For those of you that don’t know this week is AWARE Week, a week designated by Project AWARE to empower divers to take action to protect the underwater world. As a scuba diver – who is unable to actually get out and dive this week – I thought I’d use it as an excuse to indulge in my hobby a little and talk about one of my favourite things… sharks!
Poor misunderstood, maligned, sharks. Ecologically speaking the presence of sharks is usually a bloody good thing, yet they undeservedly get such a bad wrap. Jaws (and the wider media) has a lot to answer for! The reality is sharks kill less than 20 people annually, where as it’s estimated humans kill between 20 and 100 million sharks per year, either directly or indirectly via indiscriminate fishing activity. Thus an increasing number of sharks are becoming endangered due to human activities.
I’ve written about this briefly before but I am often met with reactions of surprise that there could be even the remotest possibility of sharks in UK waters. Well, actually, there are some 40 species of shark found in the UK at different times of year, and 21 of these species are permanent residents. And according to recent research from the University of Southampton we could be seeing several new species arrive as our waters warm due to climate change.
Included within this cohort of cartilaginous-ness are the second largest shark in the world, the basking shark (Cetorhinus maximus) and the fastest shark on record, the shortfin mako (Isurus oxyrinchus). As well as the scary-looking porbeagle (Lamna nasus) and the majestic blue shark (Prionace glauca). The Shark Trust have produced a selection of excellent fact sheets and I.D. guides which are available for download.
The mainstream media undoubtedly need to take more responsibility for the way they portray sharks. Obviously the culture of fear around shark attacks is not a new phenomenon, but in 2018 and armed with all the science we now have, it’s really disappointing that this still happens. Just a few weeks ago a man was injured by a blue shark whilst fishing in the Irish Sea, this was reported by many outlets as a “shark attack” when in reality, it was a fishing accident – the shark had been caught and the man was bitten whilst getting the shark aboard the boat – something any pissed-off fish with teeth could have done!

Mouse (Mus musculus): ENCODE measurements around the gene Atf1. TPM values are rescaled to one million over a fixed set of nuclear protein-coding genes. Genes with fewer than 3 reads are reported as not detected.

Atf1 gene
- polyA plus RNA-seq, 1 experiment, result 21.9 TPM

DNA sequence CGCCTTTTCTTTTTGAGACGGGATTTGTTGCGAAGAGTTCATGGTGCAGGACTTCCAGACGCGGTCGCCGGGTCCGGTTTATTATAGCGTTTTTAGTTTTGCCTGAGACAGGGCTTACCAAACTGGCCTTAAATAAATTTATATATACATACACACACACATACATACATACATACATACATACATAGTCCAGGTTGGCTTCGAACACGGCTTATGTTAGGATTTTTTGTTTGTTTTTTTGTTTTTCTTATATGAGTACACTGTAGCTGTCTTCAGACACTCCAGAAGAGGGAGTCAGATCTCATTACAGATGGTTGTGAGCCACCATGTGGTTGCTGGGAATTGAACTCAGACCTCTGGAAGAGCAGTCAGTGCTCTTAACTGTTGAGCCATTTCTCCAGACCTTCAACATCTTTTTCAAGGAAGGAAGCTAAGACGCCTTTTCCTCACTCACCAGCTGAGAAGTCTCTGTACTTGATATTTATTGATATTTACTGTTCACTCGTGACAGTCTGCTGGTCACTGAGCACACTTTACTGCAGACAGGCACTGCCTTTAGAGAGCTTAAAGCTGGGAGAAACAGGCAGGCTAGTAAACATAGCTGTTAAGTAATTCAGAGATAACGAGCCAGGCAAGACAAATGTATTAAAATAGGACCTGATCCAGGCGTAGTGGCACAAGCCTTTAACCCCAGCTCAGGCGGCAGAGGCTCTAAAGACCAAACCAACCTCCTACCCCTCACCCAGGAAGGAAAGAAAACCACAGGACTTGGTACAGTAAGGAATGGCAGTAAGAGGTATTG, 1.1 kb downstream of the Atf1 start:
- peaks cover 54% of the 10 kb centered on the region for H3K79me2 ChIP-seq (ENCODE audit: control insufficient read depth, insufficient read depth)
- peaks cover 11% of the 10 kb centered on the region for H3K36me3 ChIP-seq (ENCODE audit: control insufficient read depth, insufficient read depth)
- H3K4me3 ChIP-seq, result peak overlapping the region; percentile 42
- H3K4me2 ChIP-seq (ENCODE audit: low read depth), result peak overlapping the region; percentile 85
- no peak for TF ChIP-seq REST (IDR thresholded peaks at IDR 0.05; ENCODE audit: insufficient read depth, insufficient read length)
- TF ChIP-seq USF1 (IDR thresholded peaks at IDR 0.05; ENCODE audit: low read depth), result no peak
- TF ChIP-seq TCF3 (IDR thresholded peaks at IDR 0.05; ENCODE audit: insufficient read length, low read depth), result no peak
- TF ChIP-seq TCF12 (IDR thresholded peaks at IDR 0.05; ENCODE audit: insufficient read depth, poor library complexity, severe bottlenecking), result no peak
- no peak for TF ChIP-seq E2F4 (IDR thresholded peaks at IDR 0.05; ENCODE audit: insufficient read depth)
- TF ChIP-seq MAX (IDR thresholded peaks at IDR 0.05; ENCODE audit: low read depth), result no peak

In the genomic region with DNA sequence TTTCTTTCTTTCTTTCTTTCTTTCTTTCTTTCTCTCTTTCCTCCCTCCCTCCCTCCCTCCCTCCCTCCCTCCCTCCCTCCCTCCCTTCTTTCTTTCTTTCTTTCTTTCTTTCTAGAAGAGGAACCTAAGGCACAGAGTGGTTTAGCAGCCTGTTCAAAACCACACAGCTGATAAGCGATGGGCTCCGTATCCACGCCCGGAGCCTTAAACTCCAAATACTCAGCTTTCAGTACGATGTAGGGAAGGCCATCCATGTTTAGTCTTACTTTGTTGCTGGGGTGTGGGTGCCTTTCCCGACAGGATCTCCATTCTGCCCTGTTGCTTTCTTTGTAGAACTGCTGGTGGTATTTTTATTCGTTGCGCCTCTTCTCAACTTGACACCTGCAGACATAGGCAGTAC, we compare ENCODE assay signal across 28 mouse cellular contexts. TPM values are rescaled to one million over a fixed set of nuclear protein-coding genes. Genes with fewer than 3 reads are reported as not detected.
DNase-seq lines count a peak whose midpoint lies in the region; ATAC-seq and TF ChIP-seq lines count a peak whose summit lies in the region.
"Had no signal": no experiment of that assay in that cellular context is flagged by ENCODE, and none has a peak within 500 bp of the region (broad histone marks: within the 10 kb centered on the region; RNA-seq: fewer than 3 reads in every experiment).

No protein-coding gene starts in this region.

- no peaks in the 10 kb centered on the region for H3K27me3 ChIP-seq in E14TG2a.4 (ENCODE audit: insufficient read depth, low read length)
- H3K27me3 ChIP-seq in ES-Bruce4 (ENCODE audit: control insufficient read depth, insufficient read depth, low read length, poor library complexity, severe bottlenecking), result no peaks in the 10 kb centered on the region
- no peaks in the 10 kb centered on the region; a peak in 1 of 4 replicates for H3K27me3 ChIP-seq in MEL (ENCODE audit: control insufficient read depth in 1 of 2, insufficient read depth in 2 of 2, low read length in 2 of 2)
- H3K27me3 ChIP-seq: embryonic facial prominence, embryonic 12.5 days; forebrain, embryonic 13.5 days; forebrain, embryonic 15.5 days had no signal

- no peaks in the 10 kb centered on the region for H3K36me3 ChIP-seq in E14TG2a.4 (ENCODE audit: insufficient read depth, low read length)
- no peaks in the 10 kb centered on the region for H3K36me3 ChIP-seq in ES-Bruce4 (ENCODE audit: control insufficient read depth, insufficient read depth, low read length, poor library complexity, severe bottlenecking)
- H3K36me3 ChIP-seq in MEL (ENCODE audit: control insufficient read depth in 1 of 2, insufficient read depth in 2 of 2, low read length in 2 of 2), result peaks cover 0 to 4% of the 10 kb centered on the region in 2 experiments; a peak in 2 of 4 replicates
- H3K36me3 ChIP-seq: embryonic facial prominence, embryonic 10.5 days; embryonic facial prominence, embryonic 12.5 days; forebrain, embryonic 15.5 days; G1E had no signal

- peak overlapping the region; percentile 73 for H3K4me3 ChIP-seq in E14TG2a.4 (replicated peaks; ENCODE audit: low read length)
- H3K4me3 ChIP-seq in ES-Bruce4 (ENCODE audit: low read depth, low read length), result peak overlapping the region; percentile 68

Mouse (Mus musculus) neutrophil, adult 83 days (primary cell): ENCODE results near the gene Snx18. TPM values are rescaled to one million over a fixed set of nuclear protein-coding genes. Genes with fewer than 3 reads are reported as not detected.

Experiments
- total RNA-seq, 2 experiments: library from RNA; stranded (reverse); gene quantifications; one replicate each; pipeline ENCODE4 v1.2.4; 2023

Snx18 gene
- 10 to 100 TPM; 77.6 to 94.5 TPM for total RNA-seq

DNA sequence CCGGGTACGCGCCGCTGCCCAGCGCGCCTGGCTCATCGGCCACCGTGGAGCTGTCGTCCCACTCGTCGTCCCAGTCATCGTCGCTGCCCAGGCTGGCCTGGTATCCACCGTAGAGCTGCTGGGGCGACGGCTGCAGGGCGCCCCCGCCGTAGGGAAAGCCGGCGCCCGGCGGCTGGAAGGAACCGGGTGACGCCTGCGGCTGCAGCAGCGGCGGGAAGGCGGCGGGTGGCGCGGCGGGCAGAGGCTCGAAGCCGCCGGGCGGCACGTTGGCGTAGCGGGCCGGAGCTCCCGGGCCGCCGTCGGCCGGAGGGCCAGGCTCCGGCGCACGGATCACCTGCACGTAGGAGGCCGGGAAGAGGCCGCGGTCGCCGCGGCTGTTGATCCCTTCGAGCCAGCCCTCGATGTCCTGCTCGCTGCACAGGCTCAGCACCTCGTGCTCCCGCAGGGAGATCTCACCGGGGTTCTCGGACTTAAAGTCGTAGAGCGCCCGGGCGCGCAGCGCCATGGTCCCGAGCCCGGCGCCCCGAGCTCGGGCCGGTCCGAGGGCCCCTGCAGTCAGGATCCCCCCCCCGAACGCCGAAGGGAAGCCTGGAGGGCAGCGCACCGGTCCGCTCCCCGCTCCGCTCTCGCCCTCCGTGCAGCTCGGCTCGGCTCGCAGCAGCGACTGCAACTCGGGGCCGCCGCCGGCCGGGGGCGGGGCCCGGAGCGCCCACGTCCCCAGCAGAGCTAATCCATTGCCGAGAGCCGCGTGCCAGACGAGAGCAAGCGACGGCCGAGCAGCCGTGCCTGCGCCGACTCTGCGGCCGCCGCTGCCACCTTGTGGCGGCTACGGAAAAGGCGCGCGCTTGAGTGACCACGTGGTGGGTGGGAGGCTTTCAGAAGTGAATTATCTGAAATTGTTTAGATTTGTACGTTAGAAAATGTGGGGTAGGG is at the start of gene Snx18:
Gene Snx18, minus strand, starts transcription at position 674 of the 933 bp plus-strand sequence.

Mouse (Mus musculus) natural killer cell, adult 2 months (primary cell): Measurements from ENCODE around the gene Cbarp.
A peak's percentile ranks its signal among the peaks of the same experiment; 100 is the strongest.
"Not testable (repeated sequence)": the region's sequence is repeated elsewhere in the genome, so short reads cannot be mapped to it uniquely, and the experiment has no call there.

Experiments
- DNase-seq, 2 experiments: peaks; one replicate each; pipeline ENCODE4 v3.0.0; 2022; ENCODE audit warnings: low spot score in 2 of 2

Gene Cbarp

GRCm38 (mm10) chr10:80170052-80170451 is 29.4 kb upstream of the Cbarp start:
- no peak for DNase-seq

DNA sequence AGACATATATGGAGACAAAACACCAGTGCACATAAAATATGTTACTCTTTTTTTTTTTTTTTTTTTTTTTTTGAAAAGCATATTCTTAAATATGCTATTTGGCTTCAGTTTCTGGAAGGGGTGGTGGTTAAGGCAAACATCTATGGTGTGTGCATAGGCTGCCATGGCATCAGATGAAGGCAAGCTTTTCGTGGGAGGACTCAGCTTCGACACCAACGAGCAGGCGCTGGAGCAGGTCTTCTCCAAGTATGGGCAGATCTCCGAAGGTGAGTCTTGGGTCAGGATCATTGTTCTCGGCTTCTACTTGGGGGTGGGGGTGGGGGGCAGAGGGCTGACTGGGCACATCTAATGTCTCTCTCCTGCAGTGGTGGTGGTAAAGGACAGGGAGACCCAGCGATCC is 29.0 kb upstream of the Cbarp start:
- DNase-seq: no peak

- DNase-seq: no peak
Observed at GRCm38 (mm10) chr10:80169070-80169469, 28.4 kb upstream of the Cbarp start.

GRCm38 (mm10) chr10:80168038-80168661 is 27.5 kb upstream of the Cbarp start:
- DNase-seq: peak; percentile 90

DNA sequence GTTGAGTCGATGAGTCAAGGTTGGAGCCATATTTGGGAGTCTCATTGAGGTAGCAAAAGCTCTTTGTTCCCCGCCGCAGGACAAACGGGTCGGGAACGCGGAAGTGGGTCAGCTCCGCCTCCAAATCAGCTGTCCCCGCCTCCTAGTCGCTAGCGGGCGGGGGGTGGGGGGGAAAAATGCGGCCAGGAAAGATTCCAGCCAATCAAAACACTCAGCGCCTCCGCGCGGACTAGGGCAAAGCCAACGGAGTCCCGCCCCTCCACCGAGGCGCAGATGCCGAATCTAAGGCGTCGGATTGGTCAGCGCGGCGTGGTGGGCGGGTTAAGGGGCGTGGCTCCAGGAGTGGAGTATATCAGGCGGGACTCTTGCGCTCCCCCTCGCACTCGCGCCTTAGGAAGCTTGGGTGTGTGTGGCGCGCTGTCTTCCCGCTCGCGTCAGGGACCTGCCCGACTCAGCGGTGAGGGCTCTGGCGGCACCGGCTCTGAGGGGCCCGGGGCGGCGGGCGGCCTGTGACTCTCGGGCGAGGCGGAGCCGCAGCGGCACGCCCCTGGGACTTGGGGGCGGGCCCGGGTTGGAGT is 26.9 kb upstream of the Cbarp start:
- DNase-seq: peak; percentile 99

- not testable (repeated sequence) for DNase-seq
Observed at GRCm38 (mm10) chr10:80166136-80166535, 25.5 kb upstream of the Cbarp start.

The chances of being bitten by a shark here are slim to none, in fact there are no records of an unprovoked attack in UK waters ever. Globally, the three species deemed the most dangerous are the great white (Carcharodon carcharias), tiger shark (Galeocerdo cuvier), and bull shark (Carcharhinus leucas). Of these species, two (the bull and tiger) are warm-water species thus definitely do not occur in UK waters, and although our conditions are thought to be favourable for the great white, there have never been any recorded sightings here, according to the Shark Trust, the closest ever recorded was in the Bay of Biscay some 168 miles from Land’s End.
One of my favourite shark attack statistics is an old one that comes from the National Geographic and states that “In 1996, toilets injured 43,000 Americans a year. Sharks injured 13”. Nothing like a toilet injuries statistic to give a little perspective.
Ecotourism may pave the way for a less apprehensive more open-minded relationship with these magnificent creatures. Basking Shark Scotland run trips that depart from Oban to snorkel with and view the gentle giants, they also run research trips later in the year. The South-West is the “shark capital” of the UK and there are lots of activities where they may be encountered, including swimming with blue sharks off Cornwall. By doing what the experts say and always remembering to respect the animals and environment you are in there’s no reason tours like that can’t be safe and exciting. I have had the pleasure of seeing black-tip reef sharks (Carcharhinus melanopterus) and a manta ray (Manta birostris) in the Maldives, and they were some of the most amazing experiences I have ever had.
If you want to take some action, as well as the usual donate options, Project AWARE are currently running a petition, based on advice from the International Commission for the Conservation of Atlantic Tunas (ICCAT), to urge major fishing nations to prohibit the retention of the Atlantic shortfin mako, a species classified as vulnerable by the International Union for Conservation of Nature (IUCN) Red List. You can also become a citizen scientist with the Shark Trust and participate in their Great Eggcase Hunt Project, empty eggcases can provide important information on the nursery grounds of species like the small-spotted catshark (Scyliorhinus canicula), nursehound (Scyliorhinus stellaris), skates and rays.
I am yet to encounter sharks in person myself in the UK, but I can honestly say the fear of presence of sharks would never ever stop me getting in the water, in fact it’s more likely to make me get in! And if I am unlucky enough for one to get me… so be it – I’m encroaching on their world after all.